How Steam Engines Work

By: Marshall Brain & Yara Simón  | 

Early Steam History

The origins of steam technology trace back to around A.D. 75, with Hero, a renowned mathematician, writing extensively about the mechanics and properties of air and presenting plans for a rudimentary steam engine. His design featured a hollow sphere with bent tubes protruding from either side. By filling the sphere with water and placing it above a fire, the heat would vaporize the water; the resulting steam would escape through the tubes, causing the sphere to rotate. This invention served as the basis for future developments in steam technology, but the contributions of many others made steam power a possibility.

In the 17th century, Italian scholar Giovanni Battista della Porta observed steam’s role in creating a vacuum. He theorized that when water converted to steam inside a closed container, it resulted in increased pressure, while the condensation of steam back into water would yield decreased pressure.


In 1679, French scientist Denis Papin transformed della Porta’s theory into reality through a project, a pressure cooker-like device called the “Digest or Engine for Softening Bones.” The sealed cooking pot became the first practical application of steam pressure. And Papin further developed the concept by using a sliding piston on top of a closed cylinder filled with water. As the water became hot, the steam expanded and pushed the piston upward. Upon cooling and condensation, the resulting vacuum drew the piston back down.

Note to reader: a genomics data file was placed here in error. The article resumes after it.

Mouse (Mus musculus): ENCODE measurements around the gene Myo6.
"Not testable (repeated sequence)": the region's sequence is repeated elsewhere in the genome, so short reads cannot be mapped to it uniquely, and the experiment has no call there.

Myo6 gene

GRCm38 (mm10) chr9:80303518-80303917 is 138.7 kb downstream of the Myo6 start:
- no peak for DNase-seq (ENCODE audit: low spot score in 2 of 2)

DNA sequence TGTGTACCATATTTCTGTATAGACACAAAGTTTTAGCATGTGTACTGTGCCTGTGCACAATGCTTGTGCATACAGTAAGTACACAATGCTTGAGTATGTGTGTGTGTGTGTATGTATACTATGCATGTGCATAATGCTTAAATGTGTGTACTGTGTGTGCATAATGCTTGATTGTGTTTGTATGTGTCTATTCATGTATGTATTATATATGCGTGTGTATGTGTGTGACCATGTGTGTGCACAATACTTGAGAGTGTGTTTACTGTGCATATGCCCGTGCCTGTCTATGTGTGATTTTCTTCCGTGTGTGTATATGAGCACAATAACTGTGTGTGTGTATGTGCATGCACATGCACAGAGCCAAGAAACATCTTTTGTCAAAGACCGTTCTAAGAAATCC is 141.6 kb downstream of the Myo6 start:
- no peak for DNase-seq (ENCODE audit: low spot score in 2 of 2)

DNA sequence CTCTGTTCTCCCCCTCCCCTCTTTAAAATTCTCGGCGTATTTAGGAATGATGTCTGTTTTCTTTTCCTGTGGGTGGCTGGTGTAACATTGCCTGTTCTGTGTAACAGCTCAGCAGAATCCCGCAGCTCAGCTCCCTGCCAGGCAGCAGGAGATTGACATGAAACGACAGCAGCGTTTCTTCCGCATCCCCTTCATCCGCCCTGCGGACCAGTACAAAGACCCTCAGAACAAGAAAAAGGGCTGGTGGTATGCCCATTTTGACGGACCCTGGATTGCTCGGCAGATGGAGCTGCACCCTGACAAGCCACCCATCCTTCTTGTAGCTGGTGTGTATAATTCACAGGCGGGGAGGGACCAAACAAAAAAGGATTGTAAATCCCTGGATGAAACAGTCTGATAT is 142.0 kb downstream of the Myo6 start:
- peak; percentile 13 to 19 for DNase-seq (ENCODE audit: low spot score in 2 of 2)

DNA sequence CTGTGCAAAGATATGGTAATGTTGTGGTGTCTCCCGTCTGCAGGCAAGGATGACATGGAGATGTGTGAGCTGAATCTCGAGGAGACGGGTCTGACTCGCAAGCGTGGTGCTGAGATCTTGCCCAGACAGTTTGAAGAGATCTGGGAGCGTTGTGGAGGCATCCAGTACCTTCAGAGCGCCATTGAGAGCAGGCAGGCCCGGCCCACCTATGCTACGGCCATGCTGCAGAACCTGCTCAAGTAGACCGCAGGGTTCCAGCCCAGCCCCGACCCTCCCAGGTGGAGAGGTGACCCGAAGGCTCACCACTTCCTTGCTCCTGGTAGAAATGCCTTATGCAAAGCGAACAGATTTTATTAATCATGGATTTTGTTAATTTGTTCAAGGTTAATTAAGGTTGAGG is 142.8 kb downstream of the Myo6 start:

These early experiments and innovations marked significant milestones in the journey toward harnessing steam power and paved way for future inventors and engineers to refine and expand upon these concepts.